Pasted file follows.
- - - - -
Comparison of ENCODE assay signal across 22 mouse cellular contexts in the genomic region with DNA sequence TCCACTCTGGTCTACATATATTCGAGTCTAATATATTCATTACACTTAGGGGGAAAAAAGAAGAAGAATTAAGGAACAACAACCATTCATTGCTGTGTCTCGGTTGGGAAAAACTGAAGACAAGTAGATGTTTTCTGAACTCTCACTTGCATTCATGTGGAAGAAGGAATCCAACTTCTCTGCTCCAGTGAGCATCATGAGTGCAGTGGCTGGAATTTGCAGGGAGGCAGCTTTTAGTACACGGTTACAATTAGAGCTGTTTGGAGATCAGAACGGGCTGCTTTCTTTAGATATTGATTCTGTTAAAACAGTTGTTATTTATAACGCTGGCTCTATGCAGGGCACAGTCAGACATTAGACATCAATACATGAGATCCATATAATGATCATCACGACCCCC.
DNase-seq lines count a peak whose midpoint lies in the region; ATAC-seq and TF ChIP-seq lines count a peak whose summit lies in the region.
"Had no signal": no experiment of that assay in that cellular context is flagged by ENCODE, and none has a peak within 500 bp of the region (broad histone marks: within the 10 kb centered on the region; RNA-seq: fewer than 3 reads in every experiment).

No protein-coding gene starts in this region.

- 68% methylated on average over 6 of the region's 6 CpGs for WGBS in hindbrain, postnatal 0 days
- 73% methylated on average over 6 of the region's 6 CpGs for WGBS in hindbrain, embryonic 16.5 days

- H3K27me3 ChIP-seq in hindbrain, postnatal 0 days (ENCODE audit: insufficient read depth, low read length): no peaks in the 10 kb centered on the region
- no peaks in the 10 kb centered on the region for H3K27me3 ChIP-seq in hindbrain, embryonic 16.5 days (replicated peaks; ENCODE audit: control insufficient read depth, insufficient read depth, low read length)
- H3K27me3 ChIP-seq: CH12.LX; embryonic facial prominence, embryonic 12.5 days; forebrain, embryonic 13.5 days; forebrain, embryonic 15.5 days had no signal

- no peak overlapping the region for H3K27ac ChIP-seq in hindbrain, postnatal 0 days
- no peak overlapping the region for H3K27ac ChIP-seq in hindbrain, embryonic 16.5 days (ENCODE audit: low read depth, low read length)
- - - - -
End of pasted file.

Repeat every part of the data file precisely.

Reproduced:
Comparison of ENCODE assay signal across 22 mouse cellular contexts in the genomic region with DNA sequence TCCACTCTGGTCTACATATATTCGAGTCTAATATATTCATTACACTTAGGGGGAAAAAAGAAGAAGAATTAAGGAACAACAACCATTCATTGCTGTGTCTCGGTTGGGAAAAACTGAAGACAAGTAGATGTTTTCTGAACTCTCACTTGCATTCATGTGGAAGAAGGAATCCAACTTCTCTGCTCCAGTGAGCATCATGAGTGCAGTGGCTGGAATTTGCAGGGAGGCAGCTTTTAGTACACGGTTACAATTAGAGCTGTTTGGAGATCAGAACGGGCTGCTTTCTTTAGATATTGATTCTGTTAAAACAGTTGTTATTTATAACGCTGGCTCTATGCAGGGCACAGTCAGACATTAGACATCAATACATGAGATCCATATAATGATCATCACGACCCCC.
DNase-seq lines count a peak whose midpoint lies in the region; ATAC-seq and TF ChIP-seq lines count a peak whose summit lies in the region.
"Had no signal": no experiment of that assay in that cellular context is flagged by ENCODE, and none has a peak within 500 bp of the region (broad histone marks: within the 10 kb centered on the region; RNA-seq: fewer than 3 reads in every experiment).

No protein-coding gene starts in this region.

- 68% methylated on average over 6 of the region's 6 CpGs for WGBS in hindbrain, postnatal 0 days
- 73% methylated on average over 6 of the region's 6 CpGs for WGBS in hindbrain, embryonic 16.5 days

- H3K27me3 ChIP-seq in hindbrain, postnatal 0 days (ENCODE audit: insufficient read depth, low read length): no peaks in the 10 kb centered on the region
- no peaks in the 10 kb centered on the region for H3K27me3 ChIP-seq in hindbrain, embryonic 16.5 days (replicated peaks; ENCODE audit: control insufficient read depth, insufficient read depth, low read length)
- H3K27me3 ChIP-seq: CH12.LX; embryonic facial prominence, embryonic 12.5 days; forebrain, embryonic 13.5 days; forebrain, embryonic 15.5 days had no signal

- no peak overlapping the region for H3K27ac ChIP-seq in hindbrain, postnatal 0 days
- no peak overlapping the region for H3K27ac ChIP-seq in hindbrain, embryonic 16.5 days (ENCODE audit: low read depth, low read length)